4 Natural Remedies For Acid Reflux
Acid reflux is usually seen in adults, however, it is also common in babies. Medications such as acid suppression drugs and antacids help alleviate symptoms, however, overuse can result in rebound acid reflux.
These medications may also lead to side effects such as muscle pain, too much calcium in the blood, kidney disorders, and cardiac abnormalities. It is for this reason that natural home remedies may be safer and more effective in treating this upper digestive disorder. Here are four natural home remedies to help reduce the symptoms of acid reflux disease:
Elevate The Head Of The Bed
Placing blocks or risers under the head of the bed can dramatically help decrease nighttime acid reflux symptoms. This is because lying flat promotes the migration of stomach acid into the esophagus and throat. When the head of the bed is elevated, gravity helps keep gastric acid from traveling upwards.
In addition to raising the head of the bed, sleeping on your left side will also help diminish the flow of stomach acid up into the throat. Sleeping on your right side may promote the release and migration of stomach acid, worsening the symptoms of heartburn, sore throat, and coughing.
Nighttime acid reflux may also raise the risk for pulmonary aspiration of stomach acid. When stomach acid gets into the lungs, bacterial infections and pneumonia may develop.
If you have severe acid reflux disease and develop extreme coughing, mucus production, chills, fever, body aches, or chest pain, see your doctor right away. These symptoms indicate the presence of a respiratory infection that may require antibiotic treatment.
Check Your Medications
Certain medications can lead to extreme acid reflux and resultant heartburn. Beta blockers are used to treat high blood pressure, migraine headaches, cardiac abnormalities, and anxiety. They are also used to help prevent heart attack and stroke, and to reduce the tremors and fast heart rate often associated with hyperthyroidism.
Although beta blockers are highly effective in treating these disorders, they can weaken the lower esophageal sphincter muscle which may allow the release of stomach acid into the upper digestive tract. People who take beta blockers should never abruptly stop taking them.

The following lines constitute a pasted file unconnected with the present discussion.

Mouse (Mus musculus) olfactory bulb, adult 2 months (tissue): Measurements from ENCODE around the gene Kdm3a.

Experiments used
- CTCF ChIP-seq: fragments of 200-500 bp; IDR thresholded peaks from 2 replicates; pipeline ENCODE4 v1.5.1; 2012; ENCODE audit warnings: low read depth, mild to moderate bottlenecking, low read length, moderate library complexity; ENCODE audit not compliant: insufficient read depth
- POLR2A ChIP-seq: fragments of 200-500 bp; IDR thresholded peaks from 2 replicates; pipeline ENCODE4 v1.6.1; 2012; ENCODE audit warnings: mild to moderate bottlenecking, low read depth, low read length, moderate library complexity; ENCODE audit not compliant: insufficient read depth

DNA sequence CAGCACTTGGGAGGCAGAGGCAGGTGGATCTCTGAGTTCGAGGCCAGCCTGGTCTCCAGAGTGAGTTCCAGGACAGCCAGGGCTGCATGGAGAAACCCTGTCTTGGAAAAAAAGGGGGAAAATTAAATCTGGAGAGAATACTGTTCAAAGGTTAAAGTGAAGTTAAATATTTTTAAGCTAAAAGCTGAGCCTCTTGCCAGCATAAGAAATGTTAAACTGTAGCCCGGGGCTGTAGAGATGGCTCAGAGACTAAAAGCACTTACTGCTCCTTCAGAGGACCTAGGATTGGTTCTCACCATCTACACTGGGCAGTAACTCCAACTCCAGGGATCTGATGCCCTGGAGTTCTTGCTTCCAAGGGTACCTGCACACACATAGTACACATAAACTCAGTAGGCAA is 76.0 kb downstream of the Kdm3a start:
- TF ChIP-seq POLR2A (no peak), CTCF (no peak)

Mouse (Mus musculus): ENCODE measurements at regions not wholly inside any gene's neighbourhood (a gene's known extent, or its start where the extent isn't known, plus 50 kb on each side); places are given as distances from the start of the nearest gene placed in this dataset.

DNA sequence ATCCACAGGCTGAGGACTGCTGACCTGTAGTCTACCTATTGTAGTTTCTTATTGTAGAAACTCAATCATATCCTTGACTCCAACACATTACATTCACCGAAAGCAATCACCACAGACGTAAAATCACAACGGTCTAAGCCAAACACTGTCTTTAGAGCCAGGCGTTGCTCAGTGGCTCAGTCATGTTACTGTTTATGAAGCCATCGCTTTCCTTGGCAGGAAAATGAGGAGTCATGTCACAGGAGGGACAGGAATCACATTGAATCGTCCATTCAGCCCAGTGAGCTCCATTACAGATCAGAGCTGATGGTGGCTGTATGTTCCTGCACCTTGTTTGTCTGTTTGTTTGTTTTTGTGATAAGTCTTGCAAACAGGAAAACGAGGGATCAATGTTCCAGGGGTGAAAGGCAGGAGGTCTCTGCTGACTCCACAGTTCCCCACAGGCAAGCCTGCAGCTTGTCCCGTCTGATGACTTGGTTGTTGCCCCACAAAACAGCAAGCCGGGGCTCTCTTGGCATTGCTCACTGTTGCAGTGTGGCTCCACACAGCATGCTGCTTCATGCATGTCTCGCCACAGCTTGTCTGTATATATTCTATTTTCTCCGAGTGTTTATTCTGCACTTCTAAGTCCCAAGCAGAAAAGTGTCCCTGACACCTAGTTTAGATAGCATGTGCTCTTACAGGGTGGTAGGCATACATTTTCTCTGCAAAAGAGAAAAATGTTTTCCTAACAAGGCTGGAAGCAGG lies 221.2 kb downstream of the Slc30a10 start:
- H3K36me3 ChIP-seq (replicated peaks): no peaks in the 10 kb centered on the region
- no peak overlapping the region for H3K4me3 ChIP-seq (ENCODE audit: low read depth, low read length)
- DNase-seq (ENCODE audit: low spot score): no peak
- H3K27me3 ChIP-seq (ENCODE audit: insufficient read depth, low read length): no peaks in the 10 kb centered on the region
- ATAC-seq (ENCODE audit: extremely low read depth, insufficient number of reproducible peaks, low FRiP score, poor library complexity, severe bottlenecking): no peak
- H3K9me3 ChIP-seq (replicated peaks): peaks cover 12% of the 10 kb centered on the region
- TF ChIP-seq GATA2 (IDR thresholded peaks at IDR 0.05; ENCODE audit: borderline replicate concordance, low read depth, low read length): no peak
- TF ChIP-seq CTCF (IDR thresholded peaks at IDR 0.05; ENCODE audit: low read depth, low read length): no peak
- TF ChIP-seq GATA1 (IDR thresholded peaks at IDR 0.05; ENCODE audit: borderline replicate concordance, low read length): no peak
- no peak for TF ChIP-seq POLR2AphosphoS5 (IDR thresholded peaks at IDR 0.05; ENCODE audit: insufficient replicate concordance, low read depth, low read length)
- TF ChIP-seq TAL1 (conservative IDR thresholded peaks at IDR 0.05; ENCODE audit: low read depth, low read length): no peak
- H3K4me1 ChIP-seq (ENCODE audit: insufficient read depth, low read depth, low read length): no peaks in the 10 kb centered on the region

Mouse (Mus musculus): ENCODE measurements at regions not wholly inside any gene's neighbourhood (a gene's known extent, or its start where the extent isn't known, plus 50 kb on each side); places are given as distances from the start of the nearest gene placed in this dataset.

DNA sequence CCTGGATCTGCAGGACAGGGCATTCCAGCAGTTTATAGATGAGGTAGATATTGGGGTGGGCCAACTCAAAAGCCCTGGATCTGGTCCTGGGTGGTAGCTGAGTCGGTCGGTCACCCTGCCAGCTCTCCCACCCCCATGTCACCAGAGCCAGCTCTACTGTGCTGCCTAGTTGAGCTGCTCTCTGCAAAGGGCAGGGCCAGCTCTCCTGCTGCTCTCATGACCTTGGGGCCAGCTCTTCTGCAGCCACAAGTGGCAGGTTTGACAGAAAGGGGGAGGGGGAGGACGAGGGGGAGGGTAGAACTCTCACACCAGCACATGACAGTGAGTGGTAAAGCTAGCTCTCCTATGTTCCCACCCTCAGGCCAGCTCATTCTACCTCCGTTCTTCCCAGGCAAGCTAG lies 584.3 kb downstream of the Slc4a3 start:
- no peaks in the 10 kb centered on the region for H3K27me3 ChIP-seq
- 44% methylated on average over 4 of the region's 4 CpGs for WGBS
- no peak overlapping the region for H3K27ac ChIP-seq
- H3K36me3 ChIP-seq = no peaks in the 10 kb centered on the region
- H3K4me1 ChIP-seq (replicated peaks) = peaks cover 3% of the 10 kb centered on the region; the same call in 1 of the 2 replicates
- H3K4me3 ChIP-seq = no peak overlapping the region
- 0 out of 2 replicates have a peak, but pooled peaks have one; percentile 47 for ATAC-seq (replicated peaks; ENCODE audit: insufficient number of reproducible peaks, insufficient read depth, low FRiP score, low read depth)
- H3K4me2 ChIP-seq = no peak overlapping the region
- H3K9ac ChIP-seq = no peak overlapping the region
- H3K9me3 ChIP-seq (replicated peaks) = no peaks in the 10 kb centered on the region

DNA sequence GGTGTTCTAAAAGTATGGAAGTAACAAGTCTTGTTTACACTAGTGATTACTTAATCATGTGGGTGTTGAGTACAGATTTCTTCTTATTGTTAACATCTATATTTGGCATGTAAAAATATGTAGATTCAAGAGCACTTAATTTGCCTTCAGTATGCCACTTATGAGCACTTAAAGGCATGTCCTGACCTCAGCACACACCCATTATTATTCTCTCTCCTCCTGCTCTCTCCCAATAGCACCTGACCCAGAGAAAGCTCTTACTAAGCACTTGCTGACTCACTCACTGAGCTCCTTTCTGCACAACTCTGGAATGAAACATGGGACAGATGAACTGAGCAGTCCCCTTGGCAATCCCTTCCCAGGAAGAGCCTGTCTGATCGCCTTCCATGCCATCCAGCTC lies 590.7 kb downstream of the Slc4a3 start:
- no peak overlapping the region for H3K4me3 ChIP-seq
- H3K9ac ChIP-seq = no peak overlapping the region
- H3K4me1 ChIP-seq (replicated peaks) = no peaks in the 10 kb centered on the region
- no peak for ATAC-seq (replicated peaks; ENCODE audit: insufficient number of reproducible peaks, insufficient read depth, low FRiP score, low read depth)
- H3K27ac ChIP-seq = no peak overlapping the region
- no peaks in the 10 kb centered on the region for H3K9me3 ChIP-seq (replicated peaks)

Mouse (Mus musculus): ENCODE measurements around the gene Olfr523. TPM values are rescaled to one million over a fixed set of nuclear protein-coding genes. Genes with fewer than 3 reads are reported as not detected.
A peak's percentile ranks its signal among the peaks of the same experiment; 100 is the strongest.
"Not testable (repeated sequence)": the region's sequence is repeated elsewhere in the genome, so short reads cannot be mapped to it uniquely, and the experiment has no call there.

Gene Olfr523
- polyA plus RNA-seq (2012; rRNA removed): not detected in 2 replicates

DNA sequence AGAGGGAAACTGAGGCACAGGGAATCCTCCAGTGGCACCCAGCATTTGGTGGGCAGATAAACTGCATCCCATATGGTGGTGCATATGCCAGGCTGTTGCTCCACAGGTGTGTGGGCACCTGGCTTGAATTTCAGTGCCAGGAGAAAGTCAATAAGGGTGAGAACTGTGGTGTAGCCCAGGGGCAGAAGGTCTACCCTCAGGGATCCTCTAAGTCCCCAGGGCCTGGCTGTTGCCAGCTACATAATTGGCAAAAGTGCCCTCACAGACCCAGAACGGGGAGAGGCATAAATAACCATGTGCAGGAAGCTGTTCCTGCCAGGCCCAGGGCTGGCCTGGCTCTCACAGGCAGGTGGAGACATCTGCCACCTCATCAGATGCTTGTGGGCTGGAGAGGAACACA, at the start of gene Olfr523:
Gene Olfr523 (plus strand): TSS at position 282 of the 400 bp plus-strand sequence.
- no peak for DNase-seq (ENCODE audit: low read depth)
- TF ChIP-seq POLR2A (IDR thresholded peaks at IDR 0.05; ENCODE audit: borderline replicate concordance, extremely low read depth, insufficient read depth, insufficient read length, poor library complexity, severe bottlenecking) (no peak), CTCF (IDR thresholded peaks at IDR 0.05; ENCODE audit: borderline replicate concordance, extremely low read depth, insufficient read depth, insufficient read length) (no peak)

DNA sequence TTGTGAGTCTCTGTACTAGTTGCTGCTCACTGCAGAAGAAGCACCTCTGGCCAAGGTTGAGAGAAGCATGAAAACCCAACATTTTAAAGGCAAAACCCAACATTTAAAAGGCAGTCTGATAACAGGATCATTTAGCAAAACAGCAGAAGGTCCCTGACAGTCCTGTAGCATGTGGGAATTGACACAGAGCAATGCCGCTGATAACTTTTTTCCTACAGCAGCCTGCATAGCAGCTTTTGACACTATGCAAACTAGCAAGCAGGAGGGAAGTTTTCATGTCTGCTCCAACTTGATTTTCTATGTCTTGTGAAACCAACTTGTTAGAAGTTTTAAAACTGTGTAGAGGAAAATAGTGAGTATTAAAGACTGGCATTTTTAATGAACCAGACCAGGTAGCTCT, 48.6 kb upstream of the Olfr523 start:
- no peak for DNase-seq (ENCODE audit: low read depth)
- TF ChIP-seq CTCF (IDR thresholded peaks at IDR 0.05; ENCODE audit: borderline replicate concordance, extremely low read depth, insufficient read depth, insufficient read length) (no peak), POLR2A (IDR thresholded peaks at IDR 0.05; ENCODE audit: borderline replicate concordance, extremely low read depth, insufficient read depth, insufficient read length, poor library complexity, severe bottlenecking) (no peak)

Beta blockers need to weaned gradually, and failure to do so may result in a dangerous cardiac episode or spike in blood pressure. Other medications that weaken the lower esophageal sphincter include anti-anxiety drugs, bronchodilators, asthma medications, antidepressants, and estrogen supplements.
Maintain A Healthy Weight
Obesity is one of the most common causes of acid reflux. Excess adipose tissue, especially when located in the abdomen or mid-section, places pressure on the stomach. This can lead to the the backup of acid into the esophagus. Even a small reduction in weight can result in an improvement in acid reflux and heartburn.
Obesity can also heighten the risk for sleep apnea, which may also be another risk factor for acid reflux. Overweight individuals may find some relief from nighttime acid reflux if they sleep on their left sides as opposed to sleeping on their backs.
Lying flat may cause abdominal fat to press against the stomach and diaphragm, which not only leads to heartburn and reflux, but may also raise the risk for an abnormal breathing pattern and aspiration of gastric juices into the respiratory system.
Excess weight may also trigger systemic inflammation, another possible risk factor in the development of gastroesophageal reflux disease. If you are unable to lose weight on your own, talk to your doctor or nutritionist about interventions that will help you reach your weight loss goals.
Eliminate Trigger Foods
Certain foods are notorious for intensifying the symptoms of acid reflux and heartburn. While everyone has different tolerances for food, those with acid reflux disease are usually more sensitive to citrus fruit, chocolate, peppermint, onions, and coffee.
Other trigger foods include tomatoes, garlic, peppers, bananas, and fatty foods. Alcoholic beverages are also known to cause acid reflux episodes, as are certain herbal teas and dairy products. Many people believe that drinking milk helps “coat the stomach,” thereby eliminating the symptoms of dyspepsia or heartburn. While milk may temporarily provide some relief from reflux and heartburn, it may later result in an increase in stomach acid production. Chewing gum can help relieve reflux symptoms caused by eating trigger foods, however, peppermint and spearmint gum should be avoided, as these can increase heartburn.
It is important to treat acid reflux disease because severe or long-standing reflux may lead to unhealthy changes in the esophageal tissue over time.
While natural or home remedies are often very effective in treating acid reflux disease, severe cases may only respond to acid suppression medications.
These medications will prevent acid reflux, while helping to heal erosive esophageal caused by severe disease. To determine if erosions are present, a diagnostic test known as endoscopy may be recommended so that an effective treatment plan can be implemented. The sooner gastroesophageal reflux disease is recognized and addressed, the less likely you are to develop permanent esophageal damage.